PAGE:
Because staked ASMB tokens directly contribute to the success and security of the network and are also used to secure smart contracts, stakers will also be periodically rewarded with newly minted ASMB tokens.
Assembly is an open marketplace of validators. The fees a validator can charge will be susceptible to and determined by supply and demand. Validators with the highest trust score will be able to set the biggest fees.
Pledging your stake to a validator
Running a reliable validator node may seem too complicated or inaccessible to many, but anyone holding ASMB tokens can still participate and benefit from securing the Assembly network. The simplest way to do so is by staking your ASMB tokens to a validator. In each period, validators will distribute their collected fees for executing smart contracts and staking rewards to everyone who has staked ASMB tokens in proportion to their stake. You can think of this as buying shares in a validator; every time the validator collects any sort of reward, you earn your share of them. Keep in mind that validators will be able to set a fee for this.
Open selection of validators
Conceptually, Assembly will allow chain owners (also known as governors) to be free to select the validators for the committee of validators according to any criteria they choose. However, we aim to provide a simple, decentralized, permissionless, secure, and reliable way to select the validators in a committee by using the open committee selection which is currently being researched and developed.
To use open committees, you will need to place a special opening message in the marketplace smart contract. This message must contain the requirements of your smart contract chain, which will be used as an invitation to bid. Assembly will later use the aggregated score to match the requirements and the available validators. Keep in mind that Assembly aims to be an open marketplace, so even if the protocol has selected the potential validators they will still be able to choose to accept or reject the seat based on fees offered by your smart contract chain. We also aim to allow you to assign some of the seats in the committee to nodes of your choosing, forming what is known as semi-closed and semi-open committees.
We are also investigating the feasibility of the fisherman to encourage honest actors to report misbehavior. Validators that are proven to have misbehaved may be replaced through the rotation procedure. This would purge unreliable nodes and “lazy participants” (i.e. any node which aims to collect rewards without doing the necessary calculations for the smart contract), making the chains more reliable. Assembly will decrease the trust and reliability scores of any node that is removed from a committee and likely slash their stake. Honest validators, or fishermen, will be encouraged to report any misbehavior they detect by being rewarded by Assembly with part of the slashed stake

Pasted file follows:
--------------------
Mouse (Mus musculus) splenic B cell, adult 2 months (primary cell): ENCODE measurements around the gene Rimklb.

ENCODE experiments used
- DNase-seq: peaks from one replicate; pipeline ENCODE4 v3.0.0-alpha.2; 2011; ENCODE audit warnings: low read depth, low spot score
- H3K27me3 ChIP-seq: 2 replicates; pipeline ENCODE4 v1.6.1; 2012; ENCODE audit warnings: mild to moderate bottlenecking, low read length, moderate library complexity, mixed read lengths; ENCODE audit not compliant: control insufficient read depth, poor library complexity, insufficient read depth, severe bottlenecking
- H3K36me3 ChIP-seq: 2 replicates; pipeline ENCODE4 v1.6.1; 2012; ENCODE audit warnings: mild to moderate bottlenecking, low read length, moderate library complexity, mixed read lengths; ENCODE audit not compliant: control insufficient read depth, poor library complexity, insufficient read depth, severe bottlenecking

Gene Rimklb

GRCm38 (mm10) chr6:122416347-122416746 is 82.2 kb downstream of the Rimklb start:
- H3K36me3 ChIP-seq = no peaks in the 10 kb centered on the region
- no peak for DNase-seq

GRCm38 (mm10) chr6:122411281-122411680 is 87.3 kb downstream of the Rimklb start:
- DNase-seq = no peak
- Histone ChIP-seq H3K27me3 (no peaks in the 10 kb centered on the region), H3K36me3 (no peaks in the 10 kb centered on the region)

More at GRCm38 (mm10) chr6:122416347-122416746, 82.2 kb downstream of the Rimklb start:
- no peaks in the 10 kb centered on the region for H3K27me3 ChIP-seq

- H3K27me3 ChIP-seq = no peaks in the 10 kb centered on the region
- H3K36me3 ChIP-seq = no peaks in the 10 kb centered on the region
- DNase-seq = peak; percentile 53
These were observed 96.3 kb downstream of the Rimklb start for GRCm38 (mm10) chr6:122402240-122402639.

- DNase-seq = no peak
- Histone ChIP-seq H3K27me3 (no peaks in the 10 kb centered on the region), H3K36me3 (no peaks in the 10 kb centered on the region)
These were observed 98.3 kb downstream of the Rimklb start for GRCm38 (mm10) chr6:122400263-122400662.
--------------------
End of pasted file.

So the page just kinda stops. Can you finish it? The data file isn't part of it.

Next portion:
What is the root chain?
The root chain of Assembly will run Assembly smart contracts, responsible for open market operation: keeping a registry of validators and their trust scores, collecting and holding stakes, checking fraud proofs and performing punishing logic (the supreme court function), transparently selecting validator committees according to invitations to bid from the chain owners.
The road to truly decentralized and permissionless smart contract chains
The Assembly network aims to develop IOTA Smart Contracts to the point of being truly decentralized and permissionless while still secure. As you can imagine, this is a complex endeavor with many open questions. The Assembly research team is actively working on the multiple stages necessary to achieve this, from our starting point where the IOTA Foundation will run multiple coordinated nodes to the end goal where we aim to replace the coordinator with fully decentralized and permissionless entities with shared security. This research journey will provide valuable insights into the future of smart contracts and will steer development in the right direction.
The Assembly smart contracts aim to incentivize participants in the open market of validators to act honestly and discourage misbehavior. Only trustworthy validators with high trust scores will be able to earn rewards by participating in Assembly.
Assembly’s fees, stakes, rewards, and penalties aim to work together to create a vibrant ecosystem. Honest actors are compensated with ASMB tokens for making the network more reliable and secure for all smart contract chains.
The next article in the Meet Assembly series will introduce the other main actors involved in the Assembly marketplace.
If you are interested in discovering more:
- Learn more about validators in the IOTA Smart Contract Documentation
- Participate in the network by running your own node
- Build your own smart contract chain with IOTA Smart Contracts
- Visit the official Assembly website
This is the second blog post in a four-part series introducing the Assembly network: you can find the other parts here:
- Meet Assembly 1: Your Key to Open and Decentralized Worlds
- Meet Assembly 3: Assembly as a Marketplace
- Meet Assembly 4: Interoperability and Composability